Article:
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Opinion >  Column

Shawn Vestal: Boise bookstore pushes back against the book banishers – you can, too

June 3, 2022 Updated Fri., June 3, 2022 at 10:26 a.m.

An image from the web site of Boise's Rediscovered Books.
An image from the web site of Boise's Rediscovered Books.

Would you like to help a teenager in Idaho read a good book?

And, by good book, I mean a book that the book banners and Torquemadas of the right would consider a bad book? A book that freaks out Islamophobes or bigots?

A book that treats all people as equal, or promotes kindness and understanding toward queer folks, or reflects uncomfortable realities of war, or factually addresses sexual health?

A book that a Nampa School Board member might consider “mentally destructive”?

Well, do I have an opportunity for you.

If you believe, as I do, that it’s good for young people to read the very books that those who think there is only one good book don’t want them to read, then take a look at what Rediscovered Books in Boise is up to.

This store, which is one of my favorites, is running a project to give Nampa students books that have been banished from their school libraries. If you are so moved, you can still head to the store’s web page and help out.

Not long ago, as you may have heard, the Nampa School Board abruptly removed 24 titles from its libraries forever – books that are the usual suspects on hit lists compiled by book banners like Moms for Liberty (!), whose members have tarred books such as “Slaughterhouse-Five” as “pornographic.”

“Slaughterhouse-Five” is, of course, a great book, hardly pornographic at all, really, and is particularly great for youngsters being bombarded by the pieties, political lies and received wisdom of those who want control the ideas in their heads.

It’s a miracle that it didn’t make it onto the Nampa list. Maybe the school board will deal with that in a Book Banishment Round 2, or by starting a book bonfire in the parking lot or something.

That’s less of a joke than it should be. The Nampa board permanently banished a lot of similarly great books, including “The Handmaid’s Tale,” by Margaret Atwood; “The Bluest Eye,” by Toni Morrison; “The Absolutely True Diary of a Part-Time Indian,” by Sherman Alexie; “Looking for Alaska,” by John Green; “The Kite Runner,” by Khaled Hosseini …

It includes – duh – many titles that are written by LGBTQ people, or are about them, or merely acknowledges their existence without an accompanying denunciation from Leviticus.

It’s common for bookstores to promote banned books. Common for them to set up tables with those titles, and to support access to all kinds of volumes.

But Rediscovered Books is taking it further.

“We think when more people read more books, it makes the world a better place,” said Rebecca Leber-Gottberg, events coordinator at the store. “It makes people more empathetic, helps people walk in the shoes of someone else and it opens doors for important conversations.”

In a less-stupid age, this would be the “liberty” position. But that label has been seized by book-banners lately, in no uncertain terms and with no apparent awareness of the ironies involved.

Not reading good books will do that to you.

Idaho’s recent political dance with the extremist right has been studded with attacks on universities, public schools, libraries … knowledge itself. A lot of these have been driven by the nutty Idaho Freedom Foundation, whose goal is to destroy public schools, and its handmaidens in the Capitol.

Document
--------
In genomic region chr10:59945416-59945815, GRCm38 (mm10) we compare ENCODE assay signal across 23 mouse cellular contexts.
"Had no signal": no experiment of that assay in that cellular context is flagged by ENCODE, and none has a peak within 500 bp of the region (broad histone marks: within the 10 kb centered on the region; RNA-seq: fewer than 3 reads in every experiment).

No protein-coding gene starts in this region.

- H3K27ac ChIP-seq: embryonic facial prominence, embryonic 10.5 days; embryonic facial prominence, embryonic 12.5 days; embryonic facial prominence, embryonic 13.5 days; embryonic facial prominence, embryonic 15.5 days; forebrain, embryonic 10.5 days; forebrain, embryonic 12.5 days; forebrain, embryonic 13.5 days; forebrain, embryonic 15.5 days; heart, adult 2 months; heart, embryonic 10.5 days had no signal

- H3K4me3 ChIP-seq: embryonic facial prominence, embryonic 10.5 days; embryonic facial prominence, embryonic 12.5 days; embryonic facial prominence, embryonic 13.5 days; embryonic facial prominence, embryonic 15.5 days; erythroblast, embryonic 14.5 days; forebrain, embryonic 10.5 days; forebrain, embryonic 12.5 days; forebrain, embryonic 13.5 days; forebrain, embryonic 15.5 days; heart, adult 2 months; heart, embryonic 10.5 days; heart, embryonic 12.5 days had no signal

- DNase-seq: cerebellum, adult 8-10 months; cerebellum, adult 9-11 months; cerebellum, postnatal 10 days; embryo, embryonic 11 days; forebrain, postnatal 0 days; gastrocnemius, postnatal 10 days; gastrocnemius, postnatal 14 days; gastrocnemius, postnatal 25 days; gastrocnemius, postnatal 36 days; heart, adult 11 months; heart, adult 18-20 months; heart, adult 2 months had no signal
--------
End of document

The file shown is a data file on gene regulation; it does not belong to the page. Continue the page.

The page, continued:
This gang of wannabe Joe McCarthys convened a “task force” on liberal indoctrination in the schools last year; next year look for a similar witch hunt against libraries and librarians.

A similar spirit infused the Nampa decision, in which the school board ordered the books removed in a fashion that bypassed the district’s procedure for dealing with challenged books. The board vice chair, Tracey Pearson, described the threat from these bad books as too urgent to wait.

“By that time, we’ve traumatized or caused mental destruction to these students,” she said, according to news reports. “I think it’s too long, and in the process could add lifetime trauma to a child who does not need to be experimenting with something that they have read about. It is very destructive and scary.”

This kind of dark idiocy attracts widespread attention and criticism, but it does not define the whole state. What Rediscovered Books is doing is a part of that picture that’s often left out.

The store rallied quickly to oppose this decision. It organized a book drive – customers can buy one of these banished books, which will be offered free to Nampa students and parents at an event Wednesday.

“We pulled together kind of an all-call and asked people if they wanted to make a donation,” Leber-Gottberg said. “Our goal was 500, and we sailed past it rather quickly.”

In a week, people bought and donated almost 1,500 books. The most donated are “The Handmaid’s Tale” and “It’s Perfectly Normal” – a book for middle schoolers about sexual health that is widely praised as sensitive and frank, has won a boatload of awards and a lot of admiration from experts in the field, and which is often described by book banners as “child pornography.”

The resurgent zeal to ban books is but one of the many reasons – from shrugged-off school massacres to climate emergency to attacks on democracy in broad daylight – to feel as if we are sinking irrevocably into some end-stage dystopia.

But there is hope in pushing back. Hope in the small, good things. Hope in giving young people copies of the very books that the enemies of liberty don’t want them to read.

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